When a modern day re-enactment meets the challenge of recreating a 200 year old battle we all have to suspend belief a bit and get in to the mood.
As I said in my previous posts there were some organisational cock-ups that were frustrating and for some people might have ruined their enjoyment.
The travel planning certainly didn’t go according to expectations!
But here to close my coverage of our visit are five moments that just appeal to my sense of amusement and make me smile when I look back at my photos.
Bicycles to be involved of course. Two years after Waterloo Count von Drais invented a two wheeled machine for propelling himself around Mannheim. Perhaps he had other inspiration?
And of course if there is a party going on, anywhere in the world, do you imagine it could go ahead without a few Aussies and Kiwis gatecrashing? Hmm, wonder what to wear as a disguise?
In terms of the re-enactment itself we were placed close to the recreation of the battle for the farm-chateau of Hougoumont. In reality this sturdy example of Brabaconne architecture stood firm all day, resisting waves of French attacks and the same walls are still there today.
Unfortunately the model reconstruction was not so resilient.
Within 5 minutes of the first simulated attack the structures started to collapse like the very worst Do-It-Yourself project. In front of the grandstands we were highly amused by the French and British re-enacters handing each other bits of wood and scratching their heads wondering how they might create an air of invincibility. By day 2 the impregnable brick walls had transformed themselves into the barricades of a street revolution, and everyone clearly had instructions “Don’t lean on the walls”. It wouldn’t have been out of place in a TV comedy.
The actor playing the Duke of Wellington did a fine job looking authoritative and inspecting his troops. What was totally hilarious was the behaviour of the press gallery nearby who couldn’t help themselves and started behaving like the paparazzi on the Hollywood red carpet. “Give us a wave your dukeship”. “Over here, Duke, just a quick look”, “one for the press sir?”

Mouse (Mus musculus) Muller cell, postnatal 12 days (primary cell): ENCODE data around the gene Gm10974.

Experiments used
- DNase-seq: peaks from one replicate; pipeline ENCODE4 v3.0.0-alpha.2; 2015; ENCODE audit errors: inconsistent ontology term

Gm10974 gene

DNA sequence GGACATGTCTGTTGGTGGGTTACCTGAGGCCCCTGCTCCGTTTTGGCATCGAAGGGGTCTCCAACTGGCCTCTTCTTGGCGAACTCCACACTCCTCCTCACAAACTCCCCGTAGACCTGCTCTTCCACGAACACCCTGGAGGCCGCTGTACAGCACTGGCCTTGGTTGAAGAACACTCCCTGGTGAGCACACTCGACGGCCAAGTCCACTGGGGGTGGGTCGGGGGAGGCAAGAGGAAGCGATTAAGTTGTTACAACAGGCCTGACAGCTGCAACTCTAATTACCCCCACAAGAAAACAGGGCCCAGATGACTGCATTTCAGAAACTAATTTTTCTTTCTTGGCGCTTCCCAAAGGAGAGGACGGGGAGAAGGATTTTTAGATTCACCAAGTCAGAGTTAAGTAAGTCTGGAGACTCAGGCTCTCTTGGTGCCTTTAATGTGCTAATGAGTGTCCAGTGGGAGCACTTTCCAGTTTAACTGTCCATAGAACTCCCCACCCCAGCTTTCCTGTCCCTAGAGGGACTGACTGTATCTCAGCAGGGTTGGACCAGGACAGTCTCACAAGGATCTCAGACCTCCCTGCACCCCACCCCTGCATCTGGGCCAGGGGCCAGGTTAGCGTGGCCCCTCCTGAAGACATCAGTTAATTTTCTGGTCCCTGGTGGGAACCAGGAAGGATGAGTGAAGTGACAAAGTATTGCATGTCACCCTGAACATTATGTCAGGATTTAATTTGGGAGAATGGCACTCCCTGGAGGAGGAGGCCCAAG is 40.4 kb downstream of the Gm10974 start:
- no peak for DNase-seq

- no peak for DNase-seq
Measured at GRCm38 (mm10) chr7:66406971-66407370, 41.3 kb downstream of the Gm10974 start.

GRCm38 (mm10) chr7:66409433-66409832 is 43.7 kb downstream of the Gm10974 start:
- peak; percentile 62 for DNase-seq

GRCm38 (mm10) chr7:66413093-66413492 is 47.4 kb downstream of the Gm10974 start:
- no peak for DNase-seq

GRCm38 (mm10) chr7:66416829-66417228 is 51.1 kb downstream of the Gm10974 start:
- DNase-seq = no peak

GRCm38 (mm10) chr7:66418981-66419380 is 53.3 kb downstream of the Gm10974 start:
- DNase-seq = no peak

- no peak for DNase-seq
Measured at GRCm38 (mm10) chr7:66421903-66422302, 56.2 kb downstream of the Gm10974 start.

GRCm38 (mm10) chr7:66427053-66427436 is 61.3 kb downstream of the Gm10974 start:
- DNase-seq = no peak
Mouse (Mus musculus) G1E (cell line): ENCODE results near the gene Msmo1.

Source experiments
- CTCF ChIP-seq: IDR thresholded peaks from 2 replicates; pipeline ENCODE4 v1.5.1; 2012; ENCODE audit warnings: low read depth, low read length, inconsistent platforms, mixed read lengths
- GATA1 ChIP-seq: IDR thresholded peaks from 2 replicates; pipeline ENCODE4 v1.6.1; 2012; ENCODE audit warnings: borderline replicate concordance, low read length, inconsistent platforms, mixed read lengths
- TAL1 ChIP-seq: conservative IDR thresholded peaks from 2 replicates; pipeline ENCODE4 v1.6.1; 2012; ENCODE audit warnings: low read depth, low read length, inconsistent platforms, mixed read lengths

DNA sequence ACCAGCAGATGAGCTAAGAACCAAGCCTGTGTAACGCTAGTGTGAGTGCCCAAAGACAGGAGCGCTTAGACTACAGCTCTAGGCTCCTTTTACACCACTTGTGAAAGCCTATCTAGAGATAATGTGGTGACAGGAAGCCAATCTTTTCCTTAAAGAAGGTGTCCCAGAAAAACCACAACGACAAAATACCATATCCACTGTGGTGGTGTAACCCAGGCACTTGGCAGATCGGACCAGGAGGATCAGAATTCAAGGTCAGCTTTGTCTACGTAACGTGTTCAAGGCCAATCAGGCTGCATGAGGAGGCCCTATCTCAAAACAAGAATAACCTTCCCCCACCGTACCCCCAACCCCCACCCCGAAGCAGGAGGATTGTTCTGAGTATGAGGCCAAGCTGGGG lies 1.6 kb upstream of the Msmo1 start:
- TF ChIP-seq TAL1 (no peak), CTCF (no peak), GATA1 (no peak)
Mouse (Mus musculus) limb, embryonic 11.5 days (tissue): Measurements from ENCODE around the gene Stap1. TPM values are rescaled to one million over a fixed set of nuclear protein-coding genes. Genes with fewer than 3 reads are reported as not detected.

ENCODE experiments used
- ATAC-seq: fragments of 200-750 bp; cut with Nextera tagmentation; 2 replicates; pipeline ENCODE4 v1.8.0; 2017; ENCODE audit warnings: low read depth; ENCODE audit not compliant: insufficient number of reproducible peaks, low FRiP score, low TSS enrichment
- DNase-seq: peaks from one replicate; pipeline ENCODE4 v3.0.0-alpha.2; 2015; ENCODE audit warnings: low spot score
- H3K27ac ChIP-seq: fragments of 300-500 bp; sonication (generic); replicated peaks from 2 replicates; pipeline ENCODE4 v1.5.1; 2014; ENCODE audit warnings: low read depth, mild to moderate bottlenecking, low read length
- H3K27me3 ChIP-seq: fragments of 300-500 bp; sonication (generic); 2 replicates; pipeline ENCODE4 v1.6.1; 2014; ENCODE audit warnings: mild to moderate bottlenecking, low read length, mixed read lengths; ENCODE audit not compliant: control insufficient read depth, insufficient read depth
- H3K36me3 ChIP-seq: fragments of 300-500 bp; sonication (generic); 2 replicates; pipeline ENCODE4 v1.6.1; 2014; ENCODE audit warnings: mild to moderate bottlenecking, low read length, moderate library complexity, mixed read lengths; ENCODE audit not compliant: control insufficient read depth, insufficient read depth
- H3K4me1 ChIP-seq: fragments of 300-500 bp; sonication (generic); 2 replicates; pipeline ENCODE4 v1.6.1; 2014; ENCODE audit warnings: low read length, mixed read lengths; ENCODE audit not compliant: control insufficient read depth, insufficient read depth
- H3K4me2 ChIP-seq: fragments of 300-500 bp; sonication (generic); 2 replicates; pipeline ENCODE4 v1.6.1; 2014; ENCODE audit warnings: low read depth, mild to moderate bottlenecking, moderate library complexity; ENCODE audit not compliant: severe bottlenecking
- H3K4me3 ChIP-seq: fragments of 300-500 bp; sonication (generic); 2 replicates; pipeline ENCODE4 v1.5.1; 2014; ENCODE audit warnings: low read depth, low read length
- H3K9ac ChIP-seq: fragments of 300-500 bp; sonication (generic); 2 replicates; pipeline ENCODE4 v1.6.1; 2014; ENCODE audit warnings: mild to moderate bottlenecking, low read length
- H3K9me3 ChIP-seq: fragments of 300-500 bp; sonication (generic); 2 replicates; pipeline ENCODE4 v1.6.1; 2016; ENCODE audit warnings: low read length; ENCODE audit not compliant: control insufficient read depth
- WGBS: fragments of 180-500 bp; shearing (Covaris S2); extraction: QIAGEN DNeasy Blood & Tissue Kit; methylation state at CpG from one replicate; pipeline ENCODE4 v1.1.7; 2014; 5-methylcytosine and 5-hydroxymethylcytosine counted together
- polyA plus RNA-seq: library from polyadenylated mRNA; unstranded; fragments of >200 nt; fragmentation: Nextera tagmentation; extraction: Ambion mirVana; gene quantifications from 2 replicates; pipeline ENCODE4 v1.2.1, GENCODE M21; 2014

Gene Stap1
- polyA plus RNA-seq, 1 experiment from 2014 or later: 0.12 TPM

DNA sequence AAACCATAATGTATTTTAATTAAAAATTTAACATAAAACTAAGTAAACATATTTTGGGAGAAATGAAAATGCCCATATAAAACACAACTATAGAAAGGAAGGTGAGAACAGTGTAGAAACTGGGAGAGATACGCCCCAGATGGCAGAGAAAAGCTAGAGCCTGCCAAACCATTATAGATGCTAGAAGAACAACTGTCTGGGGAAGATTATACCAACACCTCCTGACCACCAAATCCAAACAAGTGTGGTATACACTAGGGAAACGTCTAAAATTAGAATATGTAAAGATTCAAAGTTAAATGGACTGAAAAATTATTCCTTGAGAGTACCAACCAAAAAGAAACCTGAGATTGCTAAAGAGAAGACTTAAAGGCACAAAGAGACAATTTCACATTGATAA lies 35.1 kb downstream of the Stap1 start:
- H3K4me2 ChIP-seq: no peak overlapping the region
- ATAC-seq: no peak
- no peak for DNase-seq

Fortunately for them noblesse did oblige. Celebrity was probably easier in 1815.
Finally of course we have to end with the intrusion of the smartphone.
To be fair the re-enacters were brilliant, when they went in to character all the modern stuff seemed to disappear, we saw no phones and the air was not filled with ringtones and bleeps.
Unfortunately nobody told this on-field steward, who seemed to spend half of both battles engaged in deep conversation. Quite how he carried on a chat with the Battle of Waterloo raging around him I have no idea but he somehow must have felt the smoke made him invisible to the 50,000 spectators behind him.
And one little group of re-enacters did lose their discipline, right at the end. When the Hougoumont farm re-eactment tailed off the “defenders” had probably the best view of the whole audience for the march of the French Imperial Guard. This was by far the most impressive sight of the whole two days as every French re-enacter on site was marched right down the centre of the battlefield. The relaxing actors clearly couldn’t resist a quick snapshot on their phones because it was a great sight. Probably no-one would have noticed, except for the fact that in the near dark those phone screens are a real giveaway.
This was not lost on some of the marching French troops who suddenly broke away from the main march and launched what was clearly an unexpected assault. There were phones flying all over the place and complete panic stations as they tried to get back into character!
They are all forgiven for providing us with such entertainment.
Showed this set of blogs to my friends, Patrick and Sara. Comment – oh that’s our friend Alan Larsen – playing the Duke of Wellington no less! Small world….
“Six degrees of separation” ? You are only 3 separations from the Iron Duke himself.
I read elsewhere that due to recent British defence budget cuts, the French won Waterloo this time.
There are many of them who don’t concede that they really lost last time.